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Diagnosis

Have Regular Check-Ups

Since there may not be any symptoms of carotid artery disease, it is important for you to have regular check-ups if you have risk factors. Your doctor will diagnose carotid artery disease based on your medical history and the results of a physical exam and tests.

To check out your carotid arteries, your doctor will listen to them with a stethoscope. He or she will listen for a whooshing sound called a bruit (pronounced BROO-ee). This sound may indicate reduced blood flow due to plaque, although bruits are not always present with blockages. Your doctor will also check your blood pressure.

Diagnostic Tests

If your doctor suspects you have carotid artery disease, he or she will order a carotid duplex ultrasound. This is the most common test for diagnosing carotid artery disease.

Carotid Duplex Ultrasound

This is a painless, harmless test that uses sound waves to create pictures of the insides of your carotid arteries. The test can show whether plaque has narrowed your carotid arteries and just how narrow they are.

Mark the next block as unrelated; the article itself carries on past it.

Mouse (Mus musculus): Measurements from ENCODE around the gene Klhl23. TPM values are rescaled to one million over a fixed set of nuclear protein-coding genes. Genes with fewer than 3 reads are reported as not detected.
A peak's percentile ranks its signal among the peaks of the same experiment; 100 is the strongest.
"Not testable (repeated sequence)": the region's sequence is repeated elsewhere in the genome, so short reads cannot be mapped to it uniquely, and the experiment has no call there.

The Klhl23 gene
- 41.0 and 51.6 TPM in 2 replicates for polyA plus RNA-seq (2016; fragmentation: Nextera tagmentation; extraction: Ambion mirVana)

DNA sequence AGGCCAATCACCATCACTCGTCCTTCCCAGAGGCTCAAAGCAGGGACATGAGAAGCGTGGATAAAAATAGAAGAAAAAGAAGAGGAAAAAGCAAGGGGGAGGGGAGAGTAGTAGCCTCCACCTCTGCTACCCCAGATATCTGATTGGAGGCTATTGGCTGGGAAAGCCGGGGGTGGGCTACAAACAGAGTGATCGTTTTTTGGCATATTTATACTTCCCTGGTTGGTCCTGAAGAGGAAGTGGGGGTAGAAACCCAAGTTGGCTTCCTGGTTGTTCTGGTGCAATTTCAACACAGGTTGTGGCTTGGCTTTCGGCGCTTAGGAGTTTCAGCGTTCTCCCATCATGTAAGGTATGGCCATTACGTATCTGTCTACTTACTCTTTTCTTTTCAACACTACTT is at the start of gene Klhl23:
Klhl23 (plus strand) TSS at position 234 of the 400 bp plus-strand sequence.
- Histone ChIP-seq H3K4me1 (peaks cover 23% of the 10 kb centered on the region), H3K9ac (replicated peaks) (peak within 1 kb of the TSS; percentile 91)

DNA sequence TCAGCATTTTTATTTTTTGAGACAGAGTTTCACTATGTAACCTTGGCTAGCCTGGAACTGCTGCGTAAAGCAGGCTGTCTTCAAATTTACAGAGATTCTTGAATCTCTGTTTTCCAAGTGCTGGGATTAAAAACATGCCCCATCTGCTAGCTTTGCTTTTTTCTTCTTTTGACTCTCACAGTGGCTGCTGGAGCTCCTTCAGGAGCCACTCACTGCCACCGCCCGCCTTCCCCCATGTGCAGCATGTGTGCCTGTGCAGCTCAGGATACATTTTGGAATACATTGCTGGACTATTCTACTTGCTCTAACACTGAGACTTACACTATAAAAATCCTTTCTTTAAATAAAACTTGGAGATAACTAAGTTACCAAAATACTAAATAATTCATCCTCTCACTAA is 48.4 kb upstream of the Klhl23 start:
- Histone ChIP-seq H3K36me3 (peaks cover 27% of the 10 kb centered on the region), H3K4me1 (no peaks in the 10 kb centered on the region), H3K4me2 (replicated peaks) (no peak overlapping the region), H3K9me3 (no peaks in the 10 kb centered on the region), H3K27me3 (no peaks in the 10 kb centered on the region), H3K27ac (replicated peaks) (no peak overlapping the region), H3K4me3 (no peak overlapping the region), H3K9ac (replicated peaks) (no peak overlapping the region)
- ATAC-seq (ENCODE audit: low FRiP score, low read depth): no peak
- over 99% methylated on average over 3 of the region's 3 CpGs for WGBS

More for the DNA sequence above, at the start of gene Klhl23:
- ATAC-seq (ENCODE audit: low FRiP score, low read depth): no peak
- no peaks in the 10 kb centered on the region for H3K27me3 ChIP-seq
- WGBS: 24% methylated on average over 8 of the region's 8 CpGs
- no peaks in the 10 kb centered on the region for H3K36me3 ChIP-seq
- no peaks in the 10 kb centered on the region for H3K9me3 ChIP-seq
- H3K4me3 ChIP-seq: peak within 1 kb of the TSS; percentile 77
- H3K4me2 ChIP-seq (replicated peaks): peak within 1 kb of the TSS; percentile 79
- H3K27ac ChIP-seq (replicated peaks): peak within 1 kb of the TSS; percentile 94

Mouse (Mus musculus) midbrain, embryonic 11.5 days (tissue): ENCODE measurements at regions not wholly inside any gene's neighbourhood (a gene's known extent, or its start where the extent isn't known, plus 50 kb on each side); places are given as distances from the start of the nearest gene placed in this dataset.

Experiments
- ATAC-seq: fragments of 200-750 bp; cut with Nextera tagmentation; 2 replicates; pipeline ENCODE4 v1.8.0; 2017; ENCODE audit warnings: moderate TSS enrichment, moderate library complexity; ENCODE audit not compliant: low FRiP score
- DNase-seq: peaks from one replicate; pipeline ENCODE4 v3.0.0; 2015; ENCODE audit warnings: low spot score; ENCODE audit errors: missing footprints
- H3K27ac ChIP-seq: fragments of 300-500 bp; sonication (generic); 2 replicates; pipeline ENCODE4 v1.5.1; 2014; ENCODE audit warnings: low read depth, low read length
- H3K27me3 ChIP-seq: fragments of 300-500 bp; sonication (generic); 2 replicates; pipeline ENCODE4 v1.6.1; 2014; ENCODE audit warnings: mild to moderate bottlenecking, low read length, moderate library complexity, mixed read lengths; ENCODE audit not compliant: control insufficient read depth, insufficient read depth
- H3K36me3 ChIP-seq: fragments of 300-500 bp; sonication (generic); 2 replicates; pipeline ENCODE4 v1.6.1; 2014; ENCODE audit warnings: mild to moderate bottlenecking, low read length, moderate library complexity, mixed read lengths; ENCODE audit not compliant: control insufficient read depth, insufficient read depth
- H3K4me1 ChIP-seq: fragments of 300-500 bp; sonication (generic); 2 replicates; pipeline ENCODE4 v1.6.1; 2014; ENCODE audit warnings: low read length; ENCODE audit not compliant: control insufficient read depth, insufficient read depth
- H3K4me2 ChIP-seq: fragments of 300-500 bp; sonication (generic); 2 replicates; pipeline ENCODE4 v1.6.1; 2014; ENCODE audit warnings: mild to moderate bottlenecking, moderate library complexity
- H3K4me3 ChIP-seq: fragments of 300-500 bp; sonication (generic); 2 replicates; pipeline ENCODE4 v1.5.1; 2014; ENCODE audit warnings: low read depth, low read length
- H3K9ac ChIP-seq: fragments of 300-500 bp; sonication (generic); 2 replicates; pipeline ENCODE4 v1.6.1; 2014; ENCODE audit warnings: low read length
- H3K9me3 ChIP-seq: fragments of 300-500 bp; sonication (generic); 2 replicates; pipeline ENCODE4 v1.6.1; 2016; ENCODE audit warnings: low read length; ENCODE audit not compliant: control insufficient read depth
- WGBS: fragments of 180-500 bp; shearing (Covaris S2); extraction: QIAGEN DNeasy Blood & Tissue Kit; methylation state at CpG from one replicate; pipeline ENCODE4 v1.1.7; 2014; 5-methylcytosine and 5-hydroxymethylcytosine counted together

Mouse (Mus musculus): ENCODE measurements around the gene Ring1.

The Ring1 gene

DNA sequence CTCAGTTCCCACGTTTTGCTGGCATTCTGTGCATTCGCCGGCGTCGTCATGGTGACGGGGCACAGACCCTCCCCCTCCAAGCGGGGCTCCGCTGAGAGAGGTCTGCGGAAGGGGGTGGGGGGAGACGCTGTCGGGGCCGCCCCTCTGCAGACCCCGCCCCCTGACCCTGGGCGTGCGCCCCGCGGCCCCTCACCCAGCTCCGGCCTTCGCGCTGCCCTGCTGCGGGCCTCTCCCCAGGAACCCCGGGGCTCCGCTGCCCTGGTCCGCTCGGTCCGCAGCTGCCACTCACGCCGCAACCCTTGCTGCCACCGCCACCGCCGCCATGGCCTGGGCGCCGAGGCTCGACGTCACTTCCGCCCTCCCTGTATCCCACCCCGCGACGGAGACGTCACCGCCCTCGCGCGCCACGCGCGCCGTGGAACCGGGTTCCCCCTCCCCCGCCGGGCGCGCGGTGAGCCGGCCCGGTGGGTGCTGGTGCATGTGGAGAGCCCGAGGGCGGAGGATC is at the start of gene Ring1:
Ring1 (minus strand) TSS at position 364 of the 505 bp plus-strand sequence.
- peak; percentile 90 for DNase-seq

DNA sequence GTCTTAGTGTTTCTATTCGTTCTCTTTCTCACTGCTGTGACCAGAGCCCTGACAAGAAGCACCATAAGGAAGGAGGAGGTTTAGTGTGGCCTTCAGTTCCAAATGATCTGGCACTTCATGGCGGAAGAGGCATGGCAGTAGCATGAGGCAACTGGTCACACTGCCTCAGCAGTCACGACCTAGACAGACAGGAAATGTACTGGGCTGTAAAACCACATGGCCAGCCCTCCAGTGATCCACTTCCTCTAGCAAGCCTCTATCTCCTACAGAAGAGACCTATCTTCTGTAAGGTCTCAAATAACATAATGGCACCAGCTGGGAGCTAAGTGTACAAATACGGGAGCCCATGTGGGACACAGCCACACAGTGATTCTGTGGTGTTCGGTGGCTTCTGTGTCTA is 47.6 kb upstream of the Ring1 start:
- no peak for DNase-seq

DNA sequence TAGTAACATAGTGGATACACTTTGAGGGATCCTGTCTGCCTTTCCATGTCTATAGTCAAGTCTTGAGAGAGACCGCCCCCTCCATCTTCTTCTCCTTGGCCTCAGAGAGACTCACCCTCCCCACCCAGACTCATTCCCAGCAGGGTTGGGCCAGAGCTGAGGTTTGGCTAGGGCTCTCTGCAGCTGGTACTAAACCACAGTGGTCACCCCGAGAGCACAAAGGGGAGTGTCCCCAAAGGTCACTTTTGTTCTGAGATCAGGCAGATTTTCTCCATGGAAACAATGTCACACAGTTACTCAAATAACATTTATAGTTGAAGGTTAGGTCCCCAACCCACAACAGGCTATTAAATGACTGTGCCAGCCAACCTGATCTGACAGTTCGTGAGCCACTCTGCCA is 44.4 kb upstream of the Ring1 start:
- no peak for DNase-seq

If this test does not provide enough information to make a diagnosis, your doctor may order one more other tests. These may include:

CT Scan and CT Angiography (CTA)

These scans take x-ray pictures in the form of slices of the brain and arteries in your neck. CT scans can show areas of the brain that receive poor blood flow. Your doctor may inject a contrast dye to make blood vessels visible on the image in what is known as CTA.

Magnetic Resonance Angiography (MRA)

This test uses a large magnet and radio waves to take pictures of your carotid arteries. In some cases, MRA can provide information that cannot be obtained from other tests. It can provide information about the degree of blockage.

Carotid Angiography

In this test, a catheter is inserted into a blood vessel in the arm or leg and guided to the carotid arteries with the aid of an imaging machine. Contrast dye is injected through the catheter while x-ray pictures are taken. This test may be used to confirm the narrowing or blockage in the carotid arteries, determine the risk of future stroke or evaluate the need for treatment.

Contact Information

Cardiovascular Medicine
Division of the CardioVascular Institute
Beth Israel Deaconess Medical Center
330 Brookline Avenue
Boston, MA 02215
617-667-8800

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